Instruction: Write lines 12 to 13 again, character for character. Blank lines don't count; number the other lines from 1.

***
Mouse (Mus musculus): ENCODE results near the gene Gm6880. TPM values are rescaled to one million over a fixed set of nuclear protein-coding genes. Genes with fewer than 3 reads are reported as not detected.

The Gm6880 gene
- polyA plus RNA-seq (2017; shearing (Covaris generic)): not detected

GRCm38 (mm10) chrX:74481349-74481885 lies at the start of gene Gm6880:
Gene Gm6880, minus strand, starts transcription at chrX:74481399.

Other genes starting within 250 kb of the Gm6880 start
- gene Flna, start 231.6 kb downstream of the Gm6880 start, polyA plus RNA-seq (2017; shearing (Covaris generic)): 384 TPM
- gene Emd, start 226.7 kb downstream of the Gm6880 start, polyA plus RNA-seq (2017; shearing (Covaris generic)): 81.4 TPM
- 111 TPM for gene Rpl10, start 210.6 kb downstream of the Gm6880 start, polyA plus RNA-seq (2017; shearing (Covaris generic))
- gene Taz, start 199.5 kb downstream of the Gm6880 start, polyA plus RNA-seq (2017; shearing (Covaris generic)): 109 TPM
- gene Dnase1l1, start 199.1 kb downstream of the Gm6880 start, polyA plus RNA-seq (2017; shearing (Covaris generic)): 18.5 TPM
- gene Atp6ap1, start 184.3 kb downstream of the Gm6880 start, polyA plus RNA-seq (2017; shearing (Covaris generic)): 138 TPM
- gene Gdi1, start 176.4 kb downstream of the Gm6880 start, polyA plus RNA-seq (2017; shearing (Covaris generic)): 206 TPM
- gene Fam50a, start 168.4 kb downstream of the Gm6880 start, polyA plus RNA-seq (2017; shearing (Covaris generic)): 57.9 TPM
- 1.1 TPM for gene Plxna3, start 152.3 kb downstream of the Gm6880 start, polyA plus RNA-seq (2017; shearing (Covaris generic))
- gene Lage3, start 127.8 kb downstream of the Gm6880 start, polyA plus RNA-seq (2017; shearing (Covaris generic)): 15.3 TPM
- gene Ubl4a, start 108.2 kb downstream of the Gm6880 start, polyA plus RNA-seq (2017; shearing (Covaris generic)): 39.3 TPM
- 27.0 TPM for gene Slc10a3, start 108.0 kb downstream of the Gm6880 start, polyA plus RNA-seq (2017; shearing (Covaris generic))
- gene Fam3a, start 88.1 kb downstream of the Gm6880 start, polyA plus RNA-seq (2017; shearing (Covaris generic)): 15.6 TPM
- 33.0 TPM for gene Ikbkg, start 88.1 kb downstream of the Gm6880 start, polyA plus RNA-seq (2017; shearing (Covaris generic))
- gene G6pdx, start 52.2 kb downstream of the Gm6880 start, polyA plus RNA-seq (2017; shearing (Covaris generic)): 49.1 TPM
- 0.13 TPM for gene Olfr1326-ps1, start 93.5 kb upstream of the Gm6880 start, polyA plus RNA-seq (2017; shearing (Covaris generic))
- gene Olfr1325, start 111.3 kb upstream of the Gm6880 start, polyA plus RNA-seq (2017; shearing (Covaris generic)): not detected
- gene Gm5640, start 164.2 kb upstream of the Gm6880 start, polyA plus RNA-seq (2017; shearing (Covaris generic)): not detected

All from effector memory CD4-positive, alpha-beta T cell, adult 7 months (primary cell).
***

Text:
- gene Atp6ap1, start 184.3 kb downstream of the Gm6880 start, polyA plus RNA-seq (2017; shearing (Covaris generic)): 138 TPM
- gene Gdi1, start 176.4 kb downstream of the Gm6880 start, polyA plus RNA-seq (2017; shearing (Covaris generic)): 206 TPM